So, not much has changed this week on The Blacklist: Elizabeth (Megan Boone) is still living in crap motels, hanging out in her underwear and re-arranging her wall of crazy (at least it’s off the ceiling). Please. Lizzie, just rent an apartment; if Tom (Ryan Eggold) or any of the many possible Big Bads he may work for want to find you, they will. The local Roach Motel will not save you. Indulge yourself, get a flat with in-home laundry, because assaulting everyone you think is sketchy while they’re off to sort their whites from their colors will not end well. No surprise, the guy you did assault actually turns out to be sketchy and really well armed. Of course he does; because there’s not enough unresolved crap on this show to begin with.
I love this show; I do. There have been several times that just watching Red (James Spader) chew through some scenery like it’s the last gazelle on the Serengeti, or had him tell some story from his past life as some sort of object-lesson before he offs his opponent in a new and disturbing way has bought me another day on this earth. But this episode? Meh. Not so much.
Dr. James Covington, #89
I will admit it was an interesting change of pace to watch Red and Lizzie work two different angles in this episode. For the most part, Red’s personal business seemed to have nothing to do with Elizabeth and her pursuit of Dr. James Covington (Ron C. Jones; Low Winter Sun), a gifted surgeon who provides organ transplants for anyone who can pay the rental. Seriously. These dirt-bags are only renting their new body-parts for $500,000 per year. It’s a good gig if you can get it, I guess, Doctor C.
I should have known better, since, as we’ve previously discussed, Red doesn’t do anything that doesn’t benefit Red. Red’s private business with the Indonesian government moved along quite nicely when the Indonesian Deputy Minister dropped dead because his heart transplant fell through. I wonder how that happened?
Dr. Covington is a bit of a moral conundrum. Sure, he’s stealing organs and renting them out to the criminal elite, but he’s also using all that money to fund an underground hospital (literally and figuratively) for sick kids who need transplants but can’t get them. This is kind of a gray area with me: I like kids, and have no problem with bad people funding their treatment through illegal means. But I know I’m supposed to have a problem with it, so… what to do?
Unfortunately, Covington himself wasn’t fully fleshed out as a character. I think he maybe had four lines in the entire episode, and everything we know about him is second-hand information. It’s a narrative given to us from other sources so, already we have no real attachment to him, or feel for how “evil” he allegedly is.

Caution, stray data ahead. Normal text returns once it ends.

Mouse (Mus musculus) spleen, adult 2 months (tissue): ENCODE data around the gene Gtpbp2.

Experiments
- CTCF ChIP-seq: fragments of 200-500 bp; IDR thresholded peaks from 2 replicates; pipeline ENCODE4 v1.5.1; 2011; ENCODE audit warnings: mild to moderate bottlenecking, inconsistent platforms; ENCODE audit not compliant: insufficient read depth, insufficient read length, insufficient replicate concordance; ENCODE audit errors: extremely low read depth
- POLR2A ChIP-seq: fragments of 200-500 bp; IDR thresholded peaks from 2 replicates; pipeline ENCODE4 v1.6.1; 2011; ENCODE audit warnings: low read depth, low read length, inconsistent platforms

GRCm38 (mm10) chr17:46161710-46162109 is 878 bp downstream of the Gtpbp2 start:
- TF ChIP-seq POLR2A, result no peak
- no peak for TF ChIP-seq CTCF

With Red’s story, (something about wanting the rights to import something to Indonesia, who knows?) the highlight, of course, is Paul Reubens (we all know him as Pee-Wee Herman. Sorry, Paul) as Mr. Vargas, the apparent go-between for Red and Berlin who are vying for the Indonesian business.
Vargas, who looks like he went to the same wig-maker as Lizzie did last season, poor lamb, is of course working for Red, a fact that was telegraphed from the start, in order to test the loyalty of Nico, a partner of Red’s and a really, really stupid man. Who’s dumbass enough to betray Reddington? We get one of Red’s patented bed-time stories about his youth, this time working a summer laying carpet (which suuuuuuuuucks) and the value of loyalty. I have to agree with him here: If you give someone your word, you follow through. End of. You should value loyalty above all else. Always.
As usual, the music team for The Blacklist needs a big old pat on the back. The song choices are practically characters in their own right on this show now. This week, we have FINK’s Pilgrim and its chorus, “From small beginnings come big endings.” Small beginnings could mean any number of things: Ressler’s (Diego Klattenhoff) observation that last year’s Elizabeth Keen wouldn’t have let Covington finish his operation. Her “small beginning” as an agent is evolving into a greater role where she’s angrier and tougher. Contrary to Ressler’s belief, change is not necessarily a bad thing, here. Anything that makes Lizzie more capable can only be a good.
Lastly, Red and his ex-wife, Naomi (Mary-Louise Parker) meet up and she slaps him. She slaps him good. That’s all that happens there. There is no big ending. But congratulations to Naomi for being the only person to assault Red and not die immediately.
Next week: Oh, God. Red and Naomi talk. Why is there talking? Why is there talking about Elizabeth? Oh, please blow something up.
The Blacklist airs Mondays at 10/9c on NBC.
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